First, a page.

This video lesson is on the basics of adequate documentation.
“WHEN THE IMAGES BECOME INADEQUATE, I WILL BE CONTENT WITH SILENCE” – ANSEL ADAMS
Are you content with inadequate images?
How about inadequate documentation?
Do you think “being content with silence” will be an effective strategy when you get costs disallowed on your Federal grant?
Seriously, adequate documentation is the subject that grant recipients love to hate.
How do you stay compliant without going crazy?
Adequate Documentation Video Lesson
Length: Approx. 4 minutes
We know that Grant recipients are required to maintain adequate documentation.
But what exactly does that mean?
Grant Management 101: Adequate Documentation
Adequate documentation is the foundation used to support accounting and cost records.
The documentation should provide the means to verify proper segregation of spending between various Federal awards and non-Federal expenditures.
This point is central to making sure funds are obligated and spent as they were intended by the Federal award.
The extent of the documentation required is affected by the size and complexity of the organization or governmental unit, and the existing control mechanisms.
The type of the documentation needed may also vary depending on the relationship between the activities and specific internal controls.
Four Areas of Documentation
“We can lick gravity, but sometimes the paperwork is overwhelming” – Wernher Von Braun
Let’s look at four areas of documentation with some examples of adequate source documentation to break it down a bit.
We will look at:
We’ll start with authorization.
How to document authorization adequately?
Purchases should be properly authorized in accordance with internal policies and procurement standards.
Some examples of adequate source documentation might include:
- A purchase request or requisition that is signed by the manager with direct budgetary responsibility for the project or program being charged for the purchase.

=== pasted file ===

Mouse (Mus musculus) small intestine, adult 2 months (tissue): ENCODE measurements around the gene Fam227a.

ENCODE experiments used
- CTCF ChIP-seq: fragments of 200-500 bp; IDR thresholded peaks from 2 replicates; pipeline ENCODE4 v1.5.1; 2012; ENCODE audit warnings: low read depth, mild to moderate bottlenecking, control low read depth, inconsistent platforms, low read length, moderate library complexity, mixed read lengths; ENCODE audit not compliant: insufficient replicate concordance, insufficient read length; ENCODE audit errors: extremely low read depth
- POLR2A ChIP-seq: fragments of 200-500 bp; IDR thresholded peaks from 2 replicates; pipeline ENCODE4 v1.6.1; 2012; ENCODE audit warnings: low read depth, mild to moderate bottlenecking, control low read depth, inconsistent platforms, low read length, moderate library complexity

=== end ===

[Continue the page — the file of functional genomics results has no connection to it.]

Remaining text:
Without prior authorization documented in the purchasing records, the organization may not be able to demonstrate the purchase was properly authorized before the purchase was made.
Therefore, purchasing documentation without evidence of proper authorization may be considered insufficient source documentation and risk the purchase being disallowed for charging the Federal award.
How to document time-tracking adequately?
Time tracking is another area of documentation that gets a lot of Federal scrutiny.
An example of adequate source documentation for time keeping would include timecards or other labor reporting completed in a timely manner.
A timecard should have sufficient detail to determine:
- What award was worked on?
- When the work was done?
- Who worked on the award?
- When the time was reported?
Now let’s look at some examples of adequate source documentation for spending so you know what is required.
How to document spending adequately?
First of all, adequate source documentation for spending includes having receipts with sufficient detail to be able to determine:
- What the funds were spent on?
- When did the spending occur?
- Who made the purchase?
Receipts that don’t provide enough detail to determine what was purchased would not be considered adequate source documentation.
Example of Inadequate Documentation:
An example of inadequate documentation would be the credit card receipt listing the total amount of purchase, but not what was purchased.
This is because a credit card receipt that only lists the total amount does not provide sufficient detail to determine what was purchased.
Without the detail of the purchases, the recipient can’t ensure that the purchases were allowable for charging to a Federal award.
How to document reporting review and monitoring adequately?
When it comes to adequate source documentation for reporting, this generally involves review of related documentation and approval by an appropriate manager.
An example could be reports that are supported by financial records and reviewed (and signed) by a suitable level of management.
The Administrative Requirements indicate that reporting is not limited to just financial records.
Adequate program documentation could include having a detailed narrative explaining the objectives of the project or program, and how program activities are supporting those objectives.
It’s not done until the paperwork is done.
As you can see, there are many ways to ensure that Federal funds are spent as required by award and other regulations.
Generally adequate source documentation includes the following elements:
- 1) Who spent the funds and who authorized the spending?
- 2) What were the funds spent on?
- 3) Where, that is, what award should be charged for the spending?
- 4) When the spending was authorized and when was it spent?
P.S. Here’s even more free information.
Don’t miss your own really cool, one page “Quick Reference Guide: Adequate Documentation.”
(Just click on the link to download.)
Want to find out even more?
You can find out more about the various Cost Principles Requirements in our Grant Management Boot Camp
Grant Management Boot Camp includes 12 modules on the Administrative Requirements and Cost Principles.